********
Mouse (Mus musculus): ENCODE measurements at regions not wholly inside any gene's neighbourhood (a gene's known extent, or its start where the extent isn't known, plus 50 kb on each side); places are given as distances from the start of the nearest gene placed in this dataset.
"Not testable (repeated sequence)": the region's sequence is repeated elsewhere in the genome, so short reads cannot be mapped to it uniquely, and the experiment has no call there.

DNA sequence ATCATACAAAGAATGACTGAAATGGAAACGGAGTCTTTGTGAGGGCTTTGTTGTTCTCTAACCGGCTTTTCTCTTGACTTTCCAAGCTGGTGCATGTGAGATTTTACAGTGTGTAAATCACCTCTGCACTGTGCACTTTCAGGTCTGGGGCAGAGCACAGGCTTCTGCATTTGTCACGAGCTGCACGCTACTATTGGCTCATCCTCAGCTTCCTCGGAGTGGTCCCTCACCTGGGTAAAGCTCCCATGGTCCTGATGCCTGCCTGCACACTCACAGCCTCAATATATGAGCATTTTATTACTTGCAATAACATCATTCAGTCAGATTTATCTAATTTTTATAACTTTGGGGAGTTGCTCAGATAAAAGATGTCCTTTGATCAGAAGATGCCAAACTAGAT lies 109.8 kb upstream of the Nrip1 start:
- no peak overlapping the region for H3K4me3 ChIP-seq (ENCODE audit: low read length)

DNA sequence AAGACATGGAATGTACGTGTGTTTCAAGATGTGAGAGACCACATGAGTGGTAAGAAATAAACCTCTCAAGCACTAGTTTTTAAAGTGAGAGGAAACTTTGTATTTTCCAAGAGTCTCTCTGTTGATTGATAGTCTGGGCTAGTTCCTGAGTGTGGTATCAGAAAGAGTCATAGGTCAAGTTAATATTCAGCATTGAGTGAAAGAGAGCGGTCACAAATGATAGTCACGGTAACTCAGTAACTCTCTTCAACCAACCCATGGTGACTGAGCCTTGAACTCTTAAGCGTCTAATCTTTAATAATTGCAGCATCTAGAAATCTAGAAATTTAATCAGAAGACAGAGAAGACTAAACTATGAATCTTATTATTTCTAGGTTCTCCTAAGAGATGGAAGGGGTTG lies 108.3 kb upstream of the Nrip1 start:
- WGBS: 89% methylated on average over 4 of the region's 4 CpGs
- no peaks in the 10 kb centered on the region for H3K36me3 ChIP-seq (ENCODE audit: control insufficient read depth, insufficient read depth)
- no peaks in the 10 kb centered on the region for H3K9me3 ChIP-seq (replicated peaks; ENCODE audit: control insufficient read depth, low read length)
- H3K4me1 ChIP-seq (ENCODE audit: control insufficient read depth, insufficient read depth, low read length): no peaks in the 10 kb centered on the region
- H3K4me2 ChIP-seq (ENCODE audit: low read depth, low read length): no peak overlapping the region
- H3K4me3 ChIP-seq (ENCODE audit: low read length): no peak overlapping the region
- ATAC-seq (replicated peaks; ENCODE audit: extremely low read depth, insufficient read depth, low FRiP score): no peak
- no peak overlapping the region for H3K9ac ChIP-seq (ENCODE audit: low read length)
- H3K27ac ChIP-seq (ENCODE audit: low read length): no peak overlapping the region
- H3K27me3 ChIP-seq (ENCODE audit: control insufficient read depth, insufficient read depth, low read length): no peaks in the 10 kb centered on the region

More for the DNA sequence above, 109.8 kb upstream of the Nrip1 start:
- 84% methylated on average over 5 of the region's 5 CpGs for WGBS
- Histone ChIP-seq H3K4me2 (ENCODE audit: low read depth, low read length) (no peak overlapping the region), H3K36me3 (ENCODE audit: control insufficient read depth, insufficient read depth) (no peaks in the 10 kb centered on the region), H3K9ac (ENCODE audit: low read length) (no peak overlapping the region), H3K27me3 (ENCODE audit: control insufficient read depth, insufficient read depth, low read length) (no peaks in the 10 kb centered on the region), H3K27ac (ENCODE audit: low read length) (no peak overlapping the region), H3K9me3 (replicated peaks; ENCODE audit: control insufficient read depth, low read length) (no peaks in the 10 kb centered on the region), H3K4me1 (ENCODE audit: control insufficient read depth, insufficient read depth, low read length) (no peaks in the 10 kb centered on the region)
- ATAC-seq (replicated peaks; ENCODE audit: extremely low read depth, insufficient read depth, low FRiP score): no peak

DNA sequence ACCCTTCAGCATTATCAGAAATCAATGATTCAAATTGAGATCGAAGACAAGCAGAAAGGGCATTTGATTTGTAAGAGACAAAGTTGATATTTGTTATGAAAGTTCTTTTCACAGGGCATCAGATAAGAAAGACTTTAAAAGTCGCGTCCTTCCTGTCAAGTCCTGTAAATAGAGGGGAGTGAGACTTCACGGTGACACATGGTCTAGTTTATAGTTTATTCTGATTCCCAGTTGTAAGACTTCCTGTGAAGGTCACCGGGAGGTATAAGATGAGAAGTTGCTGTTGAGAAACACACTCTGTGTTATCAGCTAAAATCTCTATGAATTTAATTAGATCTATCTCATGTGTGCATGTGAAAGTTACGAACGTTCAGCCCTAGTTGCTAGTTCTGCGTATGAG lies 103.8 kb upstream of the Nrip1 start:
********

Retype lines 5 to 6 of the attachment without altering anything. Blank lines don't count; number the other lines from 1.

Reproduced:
DNA sequence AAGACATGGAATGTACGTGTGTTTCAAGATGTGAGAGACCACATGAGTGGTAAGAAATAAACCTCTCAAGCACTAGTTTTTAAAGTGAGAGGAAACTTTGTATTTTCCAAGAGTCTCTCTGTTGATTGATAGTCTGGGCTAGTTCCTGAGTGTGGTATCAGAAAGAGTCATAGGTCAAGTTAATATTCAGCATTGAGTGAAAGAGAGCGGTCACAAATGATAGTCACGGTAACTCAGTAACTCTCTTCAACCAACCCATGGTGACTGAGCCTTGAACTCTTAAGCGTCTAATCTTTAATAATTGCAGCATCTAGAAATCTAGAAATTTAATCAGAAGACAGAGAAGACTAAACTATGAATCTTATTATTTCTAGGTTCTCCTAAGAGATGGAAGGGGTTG lies 108.3 kb upstream of the Nrip1 start:
- WGBS: 89% methylated on average over 4 of the region's 4 CpGs